In press. Ritual and Domestic Architecture, Sacred Places, and Images: Archaeology in the Marquesas Archipelago, French Polynesia. In Ian Lilley (ed.), The Archaeology of Oceania (Australia and the Pacific). Blackwell, UK.

S. Millerstrom and P.V. Kirch. Petroglyphs of Kahikinui, Maui, Hawaiian Islands: Rock images within a Polynesian settlement landscape. Proceedings of the Prehistoric Society 70:107-128.

2004. Facts and fantasies: the archaeology o
f the Marquesan dog. In Behaviour Behind Bones. The zooarchaeology of ritual, religion, status and identity. Sharyn Jones O’Day, Wim Van Neer and Anton Ervynck (eds.). Oxbow Books. Oxford, UK.

2004. Gravures rupestres et archéologie de l’habitat de Hatiheu à Nuku Hiva (Iles Marquises, Polynésie francaise. Service de la culture et du patrimoine. Ministère de la Culture de Polynésie française. MTI-TFI 2004.

2003. Polynesian rock art review. Rock Art Studies. News of the World 2. Developments in Rock Art Research 1995-1999. Paul Bahn and Angelo Fossati (eds.). Oxbow Books, UK.

2003. Bilan de la recherché archéologique en Polynésie française 2001-2002. Service de la Culture et du Patrimoine. Punaauia. Tahiti, French Polynesia.

2003. P. V. Kirch, S. O’Day, J. Coil, M. Morgenstein, K. Kawelu, and S. Millerstrom. The Kaupikiawa rockshelter, Kalaupapa Peninsula, Molokai’i: New Investigation and reinterpretation of its significance for Hawaiian prehistory. People and Culture in Oceania 19:1-27.

2002. P. V. Kirch (ed.), J. Coil, L. Holm, J. Holson, S. Kailihiwa, K. Kawelu, s. Millerstrom, and S. O’Day. From the ‘Cliffs of Keolewa’ to the Sea of Papaloa’; An Archaeological Reconnaissance of Portions of the Kalaupapa National Historical Park, Moloka’i, Hawaiian Islands. Oceanic Archaeology Laboratory Special Publication No. 2. Archaeological Research Facility, University of California at Berkeley.

2002. S. Millerstrom and P. V. Kirch. History on Stones: A Newly-Discovered Petroglyph Site at Kahikinui, Maui. Hawaiian Archaeology. Volume 8:3-12. Honolulu: Society for Hawaiian Archaeology.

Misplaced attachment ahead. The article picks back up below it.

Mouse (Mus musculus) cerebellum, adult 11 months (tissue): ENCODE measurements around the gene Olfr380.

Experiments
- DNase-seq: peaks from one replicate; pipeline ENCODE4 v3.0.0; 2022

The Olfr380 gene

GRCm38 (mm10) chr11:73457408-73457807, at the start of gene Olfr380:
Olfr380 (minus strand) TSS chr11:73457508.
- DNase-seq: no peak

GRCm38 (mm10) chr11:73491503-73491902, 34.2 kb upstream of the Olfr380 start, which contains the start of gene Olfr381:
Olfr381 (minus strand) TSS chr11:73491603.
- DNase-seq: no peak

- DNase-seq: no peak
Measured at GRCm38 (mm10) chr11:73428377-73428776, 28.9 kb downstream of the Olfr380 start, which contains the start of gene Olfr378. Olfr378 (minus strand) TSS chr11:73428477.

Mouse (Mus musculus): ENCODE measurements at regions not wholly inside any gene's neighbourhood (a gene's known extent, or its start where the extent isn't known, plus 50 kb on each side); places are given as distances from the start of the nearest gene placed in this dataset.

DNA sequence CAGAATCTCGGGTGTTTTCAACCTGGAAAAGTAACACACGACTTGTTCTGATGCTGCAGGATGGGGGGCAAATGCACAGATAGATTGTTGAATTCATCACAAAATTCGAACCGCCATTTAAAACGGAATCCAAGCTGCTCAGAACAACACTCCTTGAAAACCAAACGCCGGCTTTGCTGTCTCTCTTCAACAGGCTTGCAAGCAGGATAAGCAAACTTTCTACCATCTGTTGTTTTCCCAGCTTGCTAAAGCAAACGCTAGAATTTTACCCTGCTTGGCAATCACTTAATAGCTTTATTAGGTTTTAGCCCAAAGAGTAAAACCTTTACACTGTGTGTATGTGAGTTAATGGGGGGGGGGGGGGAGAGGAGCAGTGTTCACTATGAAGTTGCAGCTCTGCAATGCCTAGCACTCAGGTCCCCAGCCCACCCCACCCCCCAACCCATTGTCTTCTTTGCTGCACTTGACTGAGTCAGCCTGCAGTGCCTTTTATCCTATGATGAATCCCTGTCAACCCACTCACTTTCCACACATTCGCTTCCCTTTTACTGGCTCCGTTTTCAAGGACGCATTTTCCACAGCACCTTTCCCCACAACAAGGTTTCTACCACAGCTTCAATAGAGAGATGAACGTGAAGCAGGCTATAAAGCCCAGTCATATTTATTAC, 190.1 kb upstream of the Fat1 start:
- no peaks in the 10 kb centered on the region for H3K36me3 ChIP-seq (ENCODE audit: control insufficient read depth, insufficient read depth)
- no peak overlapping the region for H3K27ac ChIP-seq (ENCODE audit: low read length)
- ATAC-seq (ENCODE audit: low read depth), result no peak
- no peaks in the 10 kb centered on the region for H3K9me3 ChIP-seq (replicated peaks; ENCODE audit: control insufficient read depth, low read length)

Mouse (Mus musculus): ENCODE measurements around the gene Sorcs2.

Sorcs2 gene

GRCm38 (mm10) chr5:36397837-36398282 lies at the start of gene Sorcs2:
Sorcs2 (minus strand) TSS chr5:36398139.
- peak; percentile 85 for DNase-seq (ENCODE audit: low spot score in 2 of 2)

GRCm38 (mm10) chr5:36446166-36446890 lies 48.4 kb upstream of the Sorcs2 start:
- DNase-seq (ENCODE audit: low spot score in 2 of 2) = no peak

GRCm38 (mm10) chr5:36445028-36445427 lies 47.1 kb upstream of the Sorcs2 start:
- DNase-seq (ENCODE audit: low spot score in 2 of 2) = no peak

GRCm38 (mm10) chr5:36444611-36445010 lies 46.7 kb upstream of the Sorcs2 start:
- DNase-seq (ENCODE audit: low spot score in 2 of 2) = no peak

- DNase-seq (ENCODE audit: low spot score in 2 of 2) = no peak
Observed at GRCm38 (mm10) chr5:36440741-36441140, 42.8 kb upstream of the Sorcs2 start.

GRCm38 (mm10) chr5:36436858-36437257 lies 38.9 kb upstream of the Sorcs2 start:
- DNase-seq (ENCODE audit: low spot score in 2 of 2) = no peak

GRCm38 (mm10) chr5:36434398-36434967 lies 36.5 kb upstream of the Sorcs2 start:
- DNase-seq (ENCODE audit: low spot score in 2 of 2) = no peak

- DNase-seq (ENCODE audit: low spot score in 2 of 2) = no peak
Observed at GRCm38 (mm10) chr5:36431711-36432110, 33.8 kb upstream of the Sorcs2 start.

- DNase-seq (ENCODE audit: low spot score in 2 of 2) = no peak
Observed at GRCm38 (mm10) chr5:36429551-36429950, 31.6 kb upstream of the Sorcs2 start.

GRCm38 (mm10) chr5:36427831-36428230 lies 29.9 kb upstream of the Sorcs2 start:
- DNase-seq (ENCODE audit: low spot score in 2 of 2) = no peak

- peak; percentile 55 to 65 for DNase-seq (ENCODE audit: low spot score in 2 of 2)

1998, S. Millerstrom and E. Edwards. Stone Sculptures of the Marquesas Islands (French Polynesia). Proceedings from South Seas symposium, Easter Island in the Pacific Context, Albuquerque, New Mexico, August 6-9, 1997.

1998, S. Millerstrom and H. Baumgartner). Archaeological Art on Mo’orea, French Polynesia: An Overview. Rapa Nui Journal 12(2).

1997. Carved and Painted Rock Images in the Marquesas Islands, French Polynesia. Archaeology of Oceania 32(3). Sydney.

1995. S. Millerstrom and E. Edwards. Peintures rupestres de la vallée de Eiaone a Hiva Oa. Bulletin de la Société des Etudes Océaniennes, Vol 23, 267(5):5-17. Tahiti, French Polynesia.

1992. Report on the Marquesas Islands Rock Art Project. The Journal of the Pacific Arts Association; Pacific Arts
No. 6.

1990. Marquesas Rock Art Project. Rapa Nui Journal 4(1).

1989. The Social Significance of Pigs in the Marquesas Islands, French Polynesia: Archaeological Evidence and Contemporary Use. Pig Times 2(8).

1989. Experimental Archaeology in Rock Art. Rapa Nui Journal 3(2).

1988. G. Lee, S. Millerstrom, and A. Davis-Drake. Trouble in Paradise; Problems in Polynesian Rock Art Conservation. Rapa Nui Journal 2(3).

1988. Rock Art in the Marquesas Islands. Rapa Nui Journal 2(2).

1985a. Up-date on Marquesan Rock Art. La Pintura, American Rock Art Research Association Newsletter 12(2).

1985b. Rock Art in the Marquesas Islands; a Preliminary Report. La Pintura, American Rock Art Research Association Newsletter 12(1).